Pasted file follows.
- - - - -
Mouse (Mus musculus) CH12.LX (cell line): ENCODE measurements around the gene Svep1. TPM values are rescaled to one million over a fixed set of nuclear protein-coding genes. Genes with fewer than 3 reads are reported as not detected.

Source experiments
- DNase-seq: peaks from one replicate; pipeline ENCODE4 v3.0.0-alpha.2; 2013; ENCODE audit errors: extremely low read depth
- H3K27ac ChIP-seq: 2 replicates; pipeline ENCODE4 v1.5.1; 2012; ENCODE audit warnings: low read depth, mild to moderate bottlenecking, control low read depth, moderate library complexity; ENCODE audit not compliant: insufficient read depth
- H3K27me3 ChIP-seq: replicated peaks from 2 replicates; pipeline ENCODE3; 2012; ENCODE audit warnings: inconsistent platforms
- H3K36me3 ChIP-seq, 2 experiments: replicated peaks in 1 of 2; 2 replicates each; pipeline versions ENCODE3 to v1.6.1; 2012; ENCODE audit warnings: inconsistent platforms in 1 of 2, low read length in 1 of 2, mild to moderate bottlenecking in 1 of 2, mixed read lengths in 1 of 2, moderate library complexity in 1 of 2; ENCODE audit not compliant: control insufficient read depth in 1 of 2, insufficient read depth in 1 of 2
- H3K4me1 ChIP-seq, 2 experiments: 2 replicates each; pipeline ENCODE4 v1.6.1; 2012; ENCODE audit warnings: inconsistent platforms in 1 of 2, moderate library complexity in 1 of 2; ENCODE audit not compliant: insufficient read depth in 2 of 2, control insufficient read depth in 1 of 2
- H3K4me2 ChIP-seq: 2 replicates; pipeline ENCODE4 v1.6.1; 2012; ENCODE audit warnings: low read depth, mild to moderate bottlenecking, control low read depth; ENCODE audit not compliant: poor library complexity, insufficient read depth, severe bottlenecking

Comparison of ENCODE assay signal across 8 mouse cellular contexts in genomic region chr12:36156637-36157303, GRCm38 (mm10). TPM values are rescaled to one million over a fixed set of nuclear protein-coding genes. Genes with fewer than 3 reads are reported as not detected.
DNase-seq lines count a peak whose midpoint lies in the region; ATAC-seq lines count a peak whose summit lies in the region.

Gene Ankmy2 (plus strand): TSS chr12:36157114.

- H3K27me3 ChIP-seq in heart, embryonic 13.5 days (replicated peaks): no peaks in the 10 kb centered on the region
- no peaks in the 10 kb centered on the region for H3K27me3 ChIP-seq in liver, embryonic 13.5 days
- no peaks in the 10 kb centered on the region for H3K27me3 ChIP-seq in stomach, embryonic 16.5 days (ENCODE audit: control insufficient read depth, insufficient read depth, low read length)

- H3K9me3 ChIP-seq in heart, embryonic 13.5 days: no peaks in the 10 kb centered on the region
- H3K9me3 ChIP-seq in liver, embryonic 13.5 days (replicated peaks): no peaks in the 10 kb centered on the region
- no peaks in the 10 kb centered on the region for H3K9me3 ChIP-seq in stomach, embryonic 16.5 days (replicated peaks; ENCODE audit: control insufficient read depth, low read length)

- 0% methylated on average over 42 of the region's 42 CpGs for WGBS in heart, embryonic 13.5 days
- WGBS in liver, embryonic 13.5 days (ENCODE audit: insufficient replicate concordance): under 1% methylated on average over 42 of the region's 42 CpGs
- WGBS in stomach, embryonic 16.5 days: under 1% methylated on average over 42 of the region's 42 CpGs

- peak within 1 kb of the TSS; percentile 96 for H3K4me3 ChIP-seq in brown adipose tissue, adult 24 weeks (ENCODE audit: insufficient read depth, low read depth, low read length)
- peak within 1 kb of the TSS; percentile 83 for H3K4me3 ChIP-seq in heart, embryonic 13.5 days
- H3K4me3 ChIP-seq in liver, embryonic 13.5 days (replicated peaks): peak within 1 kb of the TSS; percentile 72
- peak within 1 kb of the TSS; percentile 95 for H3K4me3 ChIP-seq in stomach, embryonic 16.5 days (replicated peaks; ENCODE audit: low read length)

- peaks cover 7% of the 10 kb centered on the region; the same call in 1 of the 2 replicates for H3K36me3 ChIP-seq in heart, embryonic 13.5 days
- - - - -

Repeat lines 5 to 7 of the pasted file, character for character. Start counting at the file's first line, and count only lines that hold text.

- H3K27me3 ChIP-seq: replicated peaks from 2 replicates; pipeline ENCODE3; 2012; ENCODE audit warnings: inconsistent platforms
- H3K36me3 ChIP-seq, 2 experiments: replicated peaks in 1 of 2; 2 replicates each; pipeline versions ENCODE3 to v1.6.1; 2012; ENCODE audit warnings: inconsistent platforms in 1 of 2, low read length in 1 of 2, mild to moderate bottlenecking in 1 of 2, mixed read lengths in 1 of 2, moderate library complexity in 1 of 2; ENCODE audit not compliant: control insufficient read depth in 1 of 2, insufficient read depth in 1 of 2
- H3K4me1 ChIP-seq, 2 experiments: 2 replicates each; pipeline ENCODE4 v1.6.1; 2012; ENCODE audit warnings: inconsistent platforms in 1 of 2, moderate library complexity in 1 of 2; ENCODE audit not compliant: insufficient read depth in 2 of 2, control insufficient read depth in 1 of 2